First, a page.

News: Streets of Kabul light up
By Tech. Sgt. Kevin Williams.
KABUL, Afghanistan (Dec. 29) – A portion of downtown Kabul lit up when officials unveiled 28 new solar-powered streetlights along one of the city’s most important commercial corridors.
The 28 streetlights are part of Kabul Mayor Muhammad Yunus Nawandish’s project “Open Kabul’s Streets to the Night” initiative, and they are just the beginning.
“Lighting is essential to improving the quality of life throughout Afghanistan,” Nawandish said. “I’m proud that Kabul City is leading the way down the path to renewable energy for the country.”
Because of Kabul’s crippled electrical grid, utilizing a renewable energy source is a cost-effective way to make the project work efficiently. The project also trains Kabul public works employees to maintain the streetlights.
With more than 300 days of sunlight a year, Kabul is an ideal location for solar-powered lights, said U.S. Navy Lt. Cmdr. Joel VanEssen, officer in charge of Army Corps of Engineers’ Kabul South Resident Office.
“Being that there are limited power generated capabilities and a number of distribution lines at this time, by going solar they’re not dependent on a network to provide power,” he said. “It just draws from the sun.”
The stand-alone poles use light-emitting diode lamps, known as LED lights, that are energy efficient, low maintenance and environmentally friendly. Solar panels collect sunlight during the day and power the lights at night.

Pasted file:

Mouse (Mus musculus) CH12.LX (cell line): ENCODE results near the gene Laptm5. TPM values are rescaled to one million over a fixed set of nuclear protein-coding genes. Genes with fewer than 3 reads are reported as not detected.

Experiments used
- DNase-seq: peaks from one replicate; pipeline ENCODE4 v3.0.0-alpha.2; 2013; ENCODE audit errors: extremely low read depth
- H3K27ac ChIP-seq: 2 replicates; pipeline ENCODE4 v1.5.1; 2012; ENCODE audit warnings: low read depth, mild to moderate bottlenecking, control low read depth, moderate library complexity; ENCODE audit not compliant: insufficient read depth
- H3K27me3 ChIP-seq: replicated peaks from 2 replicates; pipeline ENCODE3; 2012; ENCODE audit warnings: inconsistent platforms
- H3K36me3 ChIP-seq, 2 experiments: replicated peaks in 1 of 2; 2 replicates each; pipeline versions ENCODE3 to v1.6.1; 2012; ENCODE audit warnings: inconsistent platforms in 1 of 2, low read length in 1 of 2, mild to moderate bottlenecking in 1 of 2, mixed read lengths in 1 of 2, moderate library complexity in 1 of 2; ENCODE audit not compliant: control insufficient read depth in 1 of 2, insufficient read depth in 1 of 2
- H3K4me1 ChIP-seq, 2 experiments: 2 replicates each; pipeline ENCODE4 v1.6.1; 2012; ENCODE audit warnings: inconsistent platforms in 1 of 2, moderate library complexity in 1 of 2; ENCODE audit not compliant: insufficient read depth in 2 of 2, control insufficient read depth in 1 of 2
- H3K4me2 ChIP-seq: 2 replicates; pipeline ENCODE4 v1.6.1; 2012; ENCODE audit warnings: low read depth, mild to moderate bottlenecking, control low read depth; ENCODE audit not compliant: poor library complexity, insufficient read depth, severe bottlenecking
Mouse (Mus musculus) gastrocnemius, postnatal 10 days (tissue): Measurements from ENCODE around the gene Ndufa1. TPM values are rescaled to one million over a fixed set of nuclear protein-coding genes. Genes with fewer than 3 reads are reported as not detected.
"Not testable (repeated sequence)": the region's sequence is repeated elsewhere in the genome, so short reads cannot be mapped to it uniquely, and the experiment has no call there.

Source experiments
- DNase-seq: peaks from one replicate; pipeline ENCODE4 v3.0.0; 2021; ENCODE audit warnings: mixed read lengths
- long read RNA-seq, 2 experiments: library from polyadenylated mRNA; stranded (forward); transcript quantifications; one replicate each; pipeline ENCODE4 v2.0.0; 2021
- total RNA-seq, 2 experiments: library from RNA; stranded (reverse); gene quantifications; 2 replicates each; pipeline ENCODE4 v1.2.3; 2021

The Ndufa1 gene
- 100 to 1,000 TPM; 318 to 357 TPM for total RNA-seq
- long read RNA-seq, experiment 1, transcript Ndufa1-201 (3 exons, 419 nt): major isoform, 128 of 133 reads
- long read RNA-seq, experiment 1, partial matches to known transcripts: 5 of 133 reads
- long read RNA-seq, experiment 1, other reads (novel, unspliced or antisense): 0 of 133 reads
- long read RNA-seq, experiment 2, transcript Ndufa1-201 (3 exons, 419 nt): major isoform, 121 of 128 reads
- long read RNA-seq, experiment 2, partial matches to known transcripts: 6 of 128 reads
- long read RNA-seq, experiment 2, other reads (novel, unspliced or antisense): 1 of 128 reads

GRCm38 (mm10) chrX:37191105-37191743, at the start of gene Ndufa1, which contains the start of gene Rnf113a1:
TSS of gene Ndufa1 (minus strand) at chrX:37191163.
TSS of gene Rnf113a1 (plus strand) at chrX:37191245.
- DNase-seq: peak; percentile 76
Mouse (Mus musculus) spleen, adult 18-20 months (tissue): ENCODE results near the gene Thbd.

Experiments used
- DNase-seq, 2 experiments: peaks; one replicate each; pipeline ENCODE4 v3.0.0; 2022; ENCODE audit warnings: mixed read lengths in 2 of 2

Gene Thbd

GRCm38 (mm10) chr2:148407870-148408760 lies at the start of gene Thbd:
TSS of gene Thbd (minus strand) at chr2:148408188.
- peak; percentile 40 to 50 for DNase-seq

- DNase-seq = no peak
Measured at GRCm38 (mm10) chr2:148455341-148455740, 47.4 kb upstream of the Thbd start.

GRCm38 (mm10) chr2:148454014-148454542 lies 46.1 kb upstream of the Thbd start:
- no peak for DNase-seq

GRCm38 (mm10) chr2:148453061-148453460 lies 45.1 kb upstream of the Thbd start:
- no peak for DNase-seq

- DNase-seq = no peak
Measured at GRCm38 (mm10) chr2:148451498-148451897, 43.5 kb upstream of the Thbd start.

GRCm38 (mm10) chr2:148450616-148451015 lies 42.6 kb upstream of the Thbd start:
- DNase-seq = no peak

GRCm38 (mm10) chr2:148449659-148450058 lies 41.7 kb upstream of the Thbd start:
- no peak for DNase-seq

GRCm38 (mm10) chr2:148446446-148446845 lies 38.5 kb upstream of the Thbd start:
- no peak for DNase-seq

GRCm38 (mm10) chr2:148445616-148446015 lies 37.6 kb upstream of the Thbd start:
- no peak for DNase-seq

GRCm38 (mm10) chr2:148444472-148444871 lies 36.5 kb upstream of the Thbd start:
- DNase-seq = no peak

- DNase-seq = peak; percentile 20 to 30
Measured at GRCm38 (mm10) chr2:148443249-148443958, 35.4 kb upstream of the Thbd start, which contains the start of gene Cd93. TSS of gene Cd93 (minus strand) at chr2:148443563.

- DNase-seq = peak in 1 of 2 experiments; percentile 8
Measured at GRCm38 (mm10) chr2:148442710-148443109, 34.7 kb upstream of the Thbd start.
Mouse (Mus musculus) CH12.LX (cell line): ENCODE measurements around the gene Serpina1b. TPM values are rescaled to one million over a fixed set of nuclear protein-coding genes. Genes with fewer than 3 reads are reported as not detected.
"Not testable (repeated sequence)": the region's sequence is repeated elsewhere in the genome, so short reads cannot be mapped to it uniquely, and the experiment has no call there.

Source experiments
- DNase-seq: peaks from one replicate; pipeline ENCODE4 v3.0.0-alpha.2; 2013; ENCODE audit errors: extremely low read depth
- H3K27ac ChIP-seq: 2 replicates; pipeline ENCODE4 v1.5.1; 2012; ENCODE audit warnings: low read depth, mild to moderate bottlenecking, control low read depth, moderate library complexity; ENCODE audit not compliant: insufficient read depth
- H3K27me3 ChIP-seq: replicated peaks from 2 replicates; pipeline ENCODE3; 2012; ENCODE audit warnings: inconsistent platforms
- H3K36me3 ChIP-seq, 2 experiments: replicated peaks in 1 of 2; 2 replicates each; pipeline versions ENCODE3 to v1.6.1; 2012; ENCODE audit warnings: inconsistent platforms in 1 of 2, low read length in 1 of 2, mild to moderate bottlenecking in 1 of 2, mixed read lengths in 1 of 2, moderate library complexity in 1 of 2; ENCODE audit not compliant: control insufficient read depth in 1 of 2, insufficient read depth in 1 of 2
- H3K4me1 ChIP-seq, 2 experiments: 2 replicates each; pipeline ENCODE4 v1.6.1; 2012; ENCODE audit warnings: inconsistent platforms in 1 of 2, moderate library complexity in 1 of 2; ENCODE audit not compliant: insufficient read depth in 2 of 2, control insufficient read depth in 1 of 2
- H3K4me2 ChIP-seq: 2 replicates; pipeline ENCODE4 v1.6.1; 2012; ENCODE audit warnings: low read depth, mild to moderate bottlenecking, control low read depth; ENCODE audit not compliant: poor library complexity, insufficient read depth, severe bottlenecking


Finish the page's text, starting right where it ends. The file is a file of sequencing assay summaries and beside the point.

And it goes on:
Streetlights in a dark city can make an immediate difference on those who live and work where they are installed.
“This is going to have a very positive effect on the people,” said Technical Deputy Mayor Abdul Ahad Wahid. “Shops can stay open another four to five hours longer so there will be an economical benefit. The lights will also enhance security … people will feel safe.”
U.S. Army Col. Thomas Magness, commander of Army Corps of Engineers’ district in northern Afghanistan, explained how using a renewable energy source is nothing new for the Army Corps of Engineers.
“Renewable energy is best for this situation because currently the demand is greater than the supply,” he said. “This is something we’re doing in the U.S. so our expertise definitely helped this project. I am very proud of this moment and to be a part of this ... a lot of people will benefit. What I’m most excited about is Phase 2 and 3.”
The first phase was funded through the Commander’s Emergency Response Program for $147,000. The next two phases of the project involve plans to install streetlights on 4.4 kilometers of roads and scheduled for completion in 2012.